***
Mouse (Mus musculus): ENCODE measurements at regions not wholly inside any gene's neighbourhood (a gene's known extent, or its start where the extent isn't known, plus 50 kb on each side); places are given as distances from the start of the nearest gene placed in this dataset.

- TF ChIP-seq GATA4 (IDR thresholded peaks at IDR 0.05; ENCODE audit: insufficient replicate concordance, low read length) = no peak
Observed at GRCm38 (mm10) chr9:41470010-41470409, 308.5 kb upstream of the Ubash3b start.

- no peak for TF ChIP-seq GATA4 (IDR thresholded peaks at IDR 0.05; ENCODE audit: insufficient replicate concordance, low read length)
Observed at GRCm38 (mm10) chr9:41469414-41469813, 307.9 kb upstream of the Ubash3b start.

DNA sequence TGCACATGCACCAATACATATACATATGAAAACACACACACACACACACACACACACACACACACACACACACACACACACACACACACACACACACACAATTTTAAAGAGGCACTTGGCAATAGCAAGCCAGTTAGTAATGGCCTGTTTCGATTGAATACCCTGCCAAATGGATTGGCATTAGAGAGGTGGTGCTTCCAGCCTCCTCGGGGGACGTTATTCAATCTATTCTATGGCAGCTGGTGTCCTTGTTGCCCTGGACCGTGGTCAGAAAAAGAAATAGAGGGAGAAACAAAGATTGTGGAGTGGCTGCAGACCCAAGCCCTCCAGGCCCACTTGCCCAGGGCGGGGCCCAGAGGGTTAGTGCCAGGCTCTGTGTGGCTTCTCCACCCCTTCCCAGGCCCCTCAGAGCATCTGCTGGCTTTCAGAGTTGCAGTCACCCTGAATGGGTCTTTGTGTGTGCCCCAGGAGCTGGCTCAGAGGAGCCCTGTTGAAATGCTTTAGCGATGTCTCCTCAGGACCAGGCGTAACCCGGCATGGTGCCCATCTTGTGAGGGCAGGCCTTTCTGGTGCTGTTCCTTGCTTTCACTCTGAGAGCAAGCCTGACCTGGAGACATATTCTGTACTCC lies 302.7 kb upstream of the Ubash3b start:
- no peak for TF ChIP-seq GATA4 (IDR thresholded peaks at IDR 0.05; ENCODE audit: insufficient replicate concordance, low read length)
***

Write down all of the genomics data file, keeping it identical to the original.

Mouse (Mus musculus): ENCODE measurements at regions not wholly inside any gene's neighbourhood (a gene's known extent, or its start where the extent isn't known, plus 50 kb on each side); places are given as distances from the start of the nearest gene placed in this dataset.

- TF ChIP-seq GATA4 (IDR thresholded peaks at IDR 0.05; ENCODE audit: insufficient replicate concordance, low read length) = no peak
Observed at GRCm38 (mm10) chr9:41470010-41470409, 308.5 kb upstream of the Ubash3b start.

- no peak for TF ChIP-seq GATA4 (IDR thresholded peaks at IDR 0.05; ENCODE audit: insufficient replicate concordance, low read length)
Observed at GRCm38 (mm10) chr9:41469414-41469813, 307.9 kb upstream of the Ubash3b start.

DNA sequence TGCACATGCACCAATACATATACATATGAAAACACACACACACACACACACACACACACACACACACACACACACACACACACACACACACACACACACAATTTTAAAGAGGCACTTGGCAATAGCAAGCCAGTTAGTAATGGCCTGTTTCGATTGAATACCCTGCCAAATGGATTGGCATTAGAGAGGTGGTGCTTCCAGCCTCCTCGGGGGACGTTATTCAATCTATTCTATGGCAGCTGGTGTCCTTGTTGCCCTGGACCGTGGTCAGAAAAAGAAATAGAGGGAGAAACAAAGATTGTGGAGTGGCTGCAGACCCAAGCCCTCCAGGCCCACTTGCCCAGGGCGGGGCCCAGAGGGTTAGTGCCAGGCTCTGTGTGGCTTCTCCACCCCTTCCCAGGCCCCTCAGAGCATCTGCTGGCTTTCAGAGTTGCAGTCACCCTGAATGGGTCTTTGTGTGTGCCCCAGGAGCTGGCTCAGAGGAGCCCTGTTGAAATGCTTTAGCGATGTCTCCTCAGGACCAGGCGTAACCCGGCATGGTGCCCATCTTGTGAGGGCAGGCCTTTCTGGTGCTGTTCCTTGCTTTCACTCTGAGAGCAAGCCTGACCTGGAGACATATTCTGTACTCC lies 302.7 kb upstream of the Ubash3b start:
- no peak for TF ChIP-seq GATA4 (IDR thresholded peaks at IDR 0.05; ENCODE audit: insufficient replicate concordance, low read length)